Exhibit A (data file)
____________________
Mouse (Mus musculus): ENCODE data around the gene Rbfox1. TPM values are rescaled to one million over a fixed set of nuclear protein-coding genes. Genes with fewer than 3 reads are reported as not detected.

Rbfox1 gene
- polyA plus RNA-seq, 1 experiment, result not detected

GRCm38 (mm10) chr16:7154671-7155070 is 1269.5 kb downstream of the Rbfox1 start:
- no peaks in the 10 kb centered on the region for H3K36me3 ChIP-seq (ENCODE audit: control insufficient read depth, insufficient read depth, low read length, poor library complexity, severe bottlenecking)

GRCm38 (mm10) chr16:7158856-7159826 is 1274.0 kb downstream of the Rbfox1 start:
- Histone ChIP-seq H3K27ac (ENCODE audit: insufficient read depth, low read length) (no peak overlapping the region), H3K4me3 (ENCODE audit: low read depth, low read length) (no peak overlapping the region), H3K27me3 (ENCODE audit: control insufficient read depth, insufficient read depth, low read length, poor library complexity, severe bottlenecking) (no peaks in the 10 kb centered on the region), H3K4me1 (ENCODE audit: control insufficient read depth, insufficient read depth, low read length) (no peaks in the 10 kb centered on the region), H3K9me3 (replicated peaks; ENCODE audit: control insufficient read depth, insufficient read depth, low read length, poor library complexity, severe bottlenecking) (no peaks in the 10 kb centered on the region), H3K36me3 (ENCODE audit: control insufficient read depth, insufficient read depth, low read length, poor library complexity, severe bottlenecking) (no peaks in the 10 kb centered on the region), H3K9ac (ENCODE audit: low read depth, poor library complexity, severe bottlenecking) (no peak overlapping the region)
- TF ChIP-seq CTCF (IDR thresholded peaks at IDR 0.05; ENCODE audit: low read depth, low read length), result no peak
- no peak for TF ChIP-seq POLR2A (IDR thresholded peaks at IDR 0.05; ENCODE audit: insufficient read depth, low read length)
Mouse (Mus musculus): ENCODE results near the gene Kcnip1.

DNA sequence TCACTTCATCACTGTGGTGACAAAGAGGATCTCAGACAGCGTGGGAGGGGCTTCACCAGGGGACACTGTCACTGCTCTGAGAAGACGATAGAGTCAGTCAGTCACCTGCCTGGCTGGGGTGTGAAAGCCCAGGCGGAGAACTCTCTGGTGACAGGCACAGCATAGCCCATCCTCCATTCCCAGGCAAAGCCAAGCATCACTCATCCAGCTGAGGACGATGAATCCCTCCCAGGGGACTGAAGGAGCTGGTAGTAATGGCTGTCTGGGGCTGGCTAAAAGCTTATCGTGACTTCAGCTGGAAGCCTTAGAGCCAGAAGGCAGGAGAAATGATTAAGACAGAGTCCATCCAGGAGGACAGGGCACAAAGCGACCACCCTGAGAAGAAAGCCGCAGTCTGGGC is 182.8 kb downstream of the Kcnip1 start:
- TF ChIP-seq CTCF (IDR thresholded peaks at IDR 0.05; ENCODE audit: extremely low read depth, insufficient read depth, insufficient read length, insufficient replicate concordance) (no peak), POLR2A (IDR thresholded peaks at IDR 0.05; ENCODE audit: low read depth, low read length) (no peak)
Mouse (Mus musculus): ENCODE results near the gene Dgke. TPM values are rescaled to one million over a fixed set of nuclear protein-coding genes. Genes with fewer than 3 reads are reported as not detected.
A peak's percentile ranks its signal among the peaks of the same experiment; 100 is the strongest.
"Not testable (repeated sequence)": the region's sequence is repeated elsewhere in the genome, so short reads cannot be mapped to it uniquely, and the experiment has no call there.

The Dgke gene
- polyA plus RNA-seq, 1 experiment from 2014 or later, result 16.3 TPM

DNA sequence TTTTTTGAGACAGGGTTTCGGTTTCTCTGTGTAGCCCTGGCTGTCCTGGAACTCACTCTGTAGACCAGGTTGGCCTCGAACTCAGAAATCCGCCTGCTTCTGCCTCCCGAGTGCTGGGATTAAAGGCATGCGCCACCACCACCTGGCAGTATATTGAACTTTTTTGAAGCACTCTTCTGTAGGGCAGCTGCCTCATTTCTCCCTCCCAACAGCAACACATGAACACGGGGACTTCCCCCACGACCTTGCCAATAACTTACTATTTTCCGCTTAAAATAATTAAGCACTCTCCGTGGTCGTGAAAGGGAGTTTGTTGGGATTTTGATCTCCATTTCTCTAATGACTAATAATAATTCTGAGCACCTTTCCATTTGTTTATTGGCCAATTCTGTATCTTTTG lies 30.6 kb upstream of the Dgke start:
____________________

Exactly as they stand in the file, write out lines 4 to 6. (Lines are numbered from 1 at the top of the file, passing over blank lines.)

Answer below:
GRCm38 (mm10) chr16:7154671-7155070 is 1269.5 kb downstream of the Rbfox1 start:
- no peaks in the 10 kb centered on the region for H3K36me3 ChIP-seq (ENCODE audit: control insufficient read depth, insufficient read depth, low read length, poor library complexity, severe bottlenecking)

GRCm38 (mm10) chr16:7158856-7159826 is 1274.0 kb downstream of the Rbfox1 start: